You’ve picked out your planks of wood and can’t wait to lay them out — we understand the enthusiasm! But first, remember the importance of flooring acclimation is the key to a successful installation and long-lasting floors.

Acclimation is an essential step in the flooring process, but it’s one that the everyday homeowner might not be too familiar with. Skipping this step can ruin your investment, as acclimation is pivotal to ensuring your floors are sturdy and ready to be correctly installed.

Acclimation might be a new concept for some, so we will be covering (1) the significance of acclimation, (2) how you can best prepare, and (3) what to expect.

What is Flooring Acclimation?

Acclimation is a process over time that lets new planks of wood get accustomed to their installation environment. Different kinds of wood have different moisture content levels (MC), most between 4 and 13%. The humidity of your region or water vapor in a given room will vary. As such, it’s necessary that your wood first get acclimated to your space’s MC to be sure your flooring installation is most sound.

How Does It Work?

Before you begin laying down planks in the installation process, you will want to arrange them properly. You are giving each plank time and space to adjust to their new environment. This preparatory process helps the wood take in your home’s moisture and slightly swell to become its full width. If you don’t do this and just install the wood tightly, you’ll deal with issues like buckling and warping over time. Take the time before an installation so you do not have damaged or uneven floors—thus, the importance of flooring acclimation!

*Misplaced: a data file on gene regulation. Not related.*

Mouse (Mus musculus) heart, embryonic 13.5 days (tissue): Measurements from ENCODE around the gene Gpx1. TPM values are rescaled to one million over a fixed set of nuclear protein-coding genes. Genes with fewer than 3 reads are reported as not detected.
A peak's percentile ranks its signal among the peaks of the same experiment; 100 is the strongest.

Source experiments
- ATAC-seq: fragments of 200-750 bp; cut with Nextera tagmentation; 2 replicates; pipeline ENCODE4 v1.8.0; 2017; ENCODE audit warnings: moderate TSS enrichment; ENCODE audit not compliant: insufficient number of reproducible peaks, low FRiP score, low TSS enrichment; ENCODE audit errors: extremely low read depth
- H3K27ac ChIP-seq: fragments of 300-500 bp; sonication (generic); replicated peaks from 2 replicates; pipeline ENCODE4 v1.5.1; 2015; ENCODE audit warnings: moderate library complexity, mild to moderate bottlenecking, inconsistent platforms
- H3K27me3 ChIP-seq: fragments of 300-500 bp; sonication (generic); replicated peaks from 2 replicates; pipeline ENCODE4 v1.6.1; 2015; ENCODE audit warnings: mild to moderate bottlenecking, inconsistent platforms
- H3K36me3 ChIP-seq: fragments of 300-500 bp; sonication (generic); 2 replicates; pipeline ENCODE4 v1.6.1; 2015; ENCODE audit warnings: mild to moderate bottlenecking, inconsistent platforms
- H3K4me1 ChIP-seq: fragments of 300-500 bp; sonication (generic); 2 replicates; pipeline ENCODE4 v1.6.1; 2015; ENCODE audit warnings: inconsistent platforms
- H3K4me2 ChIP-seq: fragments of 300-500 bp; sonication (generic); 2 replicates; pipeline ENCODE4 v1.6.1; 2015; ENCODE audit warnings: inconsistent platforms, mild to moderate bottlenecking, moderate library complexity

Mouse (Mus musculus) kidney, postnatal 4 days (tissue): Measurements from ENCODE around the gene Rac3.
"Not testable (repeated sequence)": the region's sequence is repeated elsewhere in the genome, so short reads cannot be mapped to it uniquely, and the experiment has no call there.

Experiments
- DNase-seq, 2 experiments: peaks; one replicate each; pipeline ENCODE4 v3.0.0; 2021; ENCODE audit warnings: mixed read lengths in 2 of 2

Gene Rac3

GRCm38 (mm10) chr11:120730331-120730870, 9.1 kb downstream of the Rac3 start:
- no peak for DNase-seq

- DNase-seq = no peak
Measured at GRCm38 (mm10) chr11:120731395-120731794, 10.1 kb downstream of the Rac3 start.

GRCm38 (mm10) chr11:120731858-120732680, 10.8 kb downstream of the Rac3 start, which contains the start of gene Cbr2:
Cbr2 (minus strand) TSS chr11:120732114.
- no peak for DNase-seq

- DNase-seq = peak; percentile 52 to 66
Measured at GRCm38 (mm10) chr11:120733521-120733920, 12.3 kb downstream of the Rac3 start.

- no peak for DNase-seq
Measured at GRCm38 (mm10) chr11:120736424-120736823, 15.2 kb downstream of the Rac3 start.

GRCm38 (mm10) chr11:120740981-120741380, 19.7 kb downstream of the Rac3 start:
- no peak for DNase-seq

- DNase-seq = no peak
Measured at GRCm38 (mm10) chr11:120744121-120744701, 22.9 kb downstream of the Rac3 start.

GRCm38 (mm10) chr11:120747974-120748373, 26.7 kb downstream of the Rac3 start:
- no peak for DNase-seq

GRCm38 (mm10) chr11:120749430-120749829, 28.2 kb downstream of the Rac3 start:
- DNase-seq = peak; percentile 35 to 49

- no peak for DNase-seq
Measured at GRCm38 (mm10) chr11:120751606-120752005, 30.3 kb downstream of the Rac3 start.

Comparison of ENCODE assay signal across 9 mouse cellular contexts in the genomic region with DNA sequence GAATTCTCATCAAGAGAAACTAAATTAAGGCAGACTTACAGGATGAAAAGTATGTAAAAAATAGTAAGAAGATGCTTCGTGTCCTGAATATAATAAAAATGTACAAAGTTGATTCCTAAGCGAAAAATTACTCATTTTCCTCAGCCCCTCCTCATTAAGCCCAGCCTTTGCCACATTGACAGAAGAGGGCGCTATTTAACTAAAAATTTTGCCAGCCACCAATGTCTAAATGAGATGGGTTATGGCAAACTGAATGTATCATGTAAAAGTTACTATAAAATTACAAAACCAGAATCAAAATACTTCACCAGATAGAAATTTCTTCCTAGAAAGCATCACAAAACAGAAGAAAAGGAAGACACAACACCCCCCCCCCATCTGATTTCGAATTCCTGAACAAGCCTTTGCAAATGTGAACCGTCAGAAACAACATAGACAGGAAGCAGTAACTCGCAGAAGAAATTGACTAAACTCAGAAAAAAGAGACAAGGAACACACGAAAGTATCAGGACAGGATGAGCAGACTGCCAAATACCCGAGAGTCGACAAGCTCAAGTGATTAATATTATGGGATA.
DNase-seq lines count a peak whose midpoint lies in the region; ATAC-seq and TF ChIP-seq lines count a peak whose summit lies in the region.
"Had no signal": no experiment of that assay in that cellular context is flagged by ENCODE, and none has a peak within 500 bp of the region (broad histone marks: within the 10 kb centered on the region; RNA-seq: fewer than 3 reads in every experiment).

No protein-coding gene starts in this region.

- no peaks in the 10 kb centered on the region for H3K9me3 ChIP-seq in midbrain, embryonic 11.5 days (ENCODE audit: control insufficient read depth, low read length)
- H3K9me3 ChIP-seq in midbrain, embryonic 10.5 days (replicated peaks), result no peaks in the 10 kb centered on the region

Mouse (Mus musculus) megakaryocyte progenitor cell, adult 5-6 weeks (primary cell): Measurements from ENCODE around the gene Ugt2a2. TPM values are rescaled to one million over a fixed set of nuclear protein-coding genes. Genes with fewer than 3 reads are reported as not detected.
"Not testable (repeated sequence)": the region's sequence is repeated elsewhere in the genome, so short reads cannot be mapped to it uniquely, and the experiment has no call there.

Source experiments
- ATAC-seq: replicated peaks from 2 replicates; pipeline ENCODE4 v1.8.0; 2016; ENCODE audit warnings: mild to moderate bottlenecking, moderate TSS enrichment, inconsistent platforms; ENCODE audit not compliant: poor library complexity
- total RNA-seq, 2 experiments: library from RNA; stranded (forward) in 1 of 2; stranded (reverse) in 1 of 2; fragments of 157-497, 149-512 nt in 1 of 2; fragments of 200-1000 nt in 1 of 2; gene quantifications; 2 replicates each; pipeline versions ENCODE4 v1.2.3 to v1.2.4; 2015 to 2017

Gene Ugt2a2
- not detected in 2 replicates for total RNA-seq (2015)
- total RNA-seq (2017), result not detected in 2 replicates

How Much Time is Needed?

That depends on the kind of wood you have and the MC of a space. However, these notes offer a quick overview:

  • Solid hardwood (like bamboo and eucalyptus) needs 5 to 10 days. Remove them from their respective boxes and unwrap each plank. Then proceed by stacking them to get used to the added moisture absorbed in the air and beside each other.
  • Manufactured flooring such as cork or engineered wood will not respond as much to seasonal changes. As such, it will need less time — about three days. No stacking is required here. However, you should remove the planks from their boxes and open up the plastic ends so they get to breathe.
Does That Cover Everything?

Unless you’ve successfully installed floors before, there are many tricks to the trade that professionals know about and handle when acclimating and laying down hardwood. As flooring experts, ACS has years of experience with acclimation and installation, guiding clients to choose and treat the best wood for their homes to ensure long-lasting floors. Get in touch to learn more!